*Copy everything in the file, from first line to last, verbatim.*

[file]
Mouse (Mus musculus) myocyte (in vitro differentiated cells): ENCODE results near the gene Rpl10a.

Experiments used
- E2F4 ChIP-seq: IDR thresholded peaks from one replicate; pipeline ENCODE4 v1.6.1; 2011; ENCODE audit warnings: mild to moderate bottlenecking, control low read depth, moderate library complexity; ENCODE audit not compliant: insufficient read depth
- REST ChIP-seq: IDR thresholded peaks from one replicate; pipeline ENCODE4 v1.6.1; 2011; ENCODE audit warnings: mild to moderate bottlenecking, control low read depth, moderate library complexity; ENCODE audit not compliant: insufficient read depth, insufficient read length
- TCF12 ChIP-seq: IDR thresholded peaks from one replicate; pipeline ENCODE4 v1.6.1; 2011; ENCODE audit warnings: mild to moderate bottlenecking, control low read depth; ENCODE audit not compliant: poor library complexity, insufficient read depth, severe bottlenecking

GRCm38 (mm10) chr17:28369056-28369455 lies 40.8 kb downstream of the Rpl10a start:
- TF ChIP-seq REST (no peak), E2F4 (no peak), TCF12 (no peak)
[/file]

Mouse (Mus musculus) myocyte (in vitro differentiated cells): ENCODE results near the gene Rpl10a.

Experiments used
- E2F4 ChIP-seq: IDR thresholded peaks from one replicate; pipeline ENCODE4 v1.6.1; 2011; ENCODE audit warnings: mild to moderate bottlenecking, control low read depth, moderate library complexity; ENCODE audit not compliant: insufficient read depth
- REST ChIP-seq: IDR thresholded peaks from one replicate; pipeline ENCODE4 v1.6.1; 2011; ENCODE audit warnings: mild to moderate bottlenecking, control low read depth, moderate library complexity; ENCODE audit not compliant: insufficient read depth, insufficient read length
- TCF12 ChIP-seq: IDR thresholded peaks from one replicate; pipeline ENCODE4 v1.6.1; 2011; ENCODE audit warnings: mild to moderate bottlenecking, control low read depth; ENCODE audit not compliant: poor library complexity, insufficient read depth, severe bottlenecking

GRCm38 (mm10) chr17:28369056-28369455 lies 40.8 kb downstream of the Rpl10a start:
- TF ChIP-seq REST (no peak), E2F4 (no peak), TCF12 (no peak)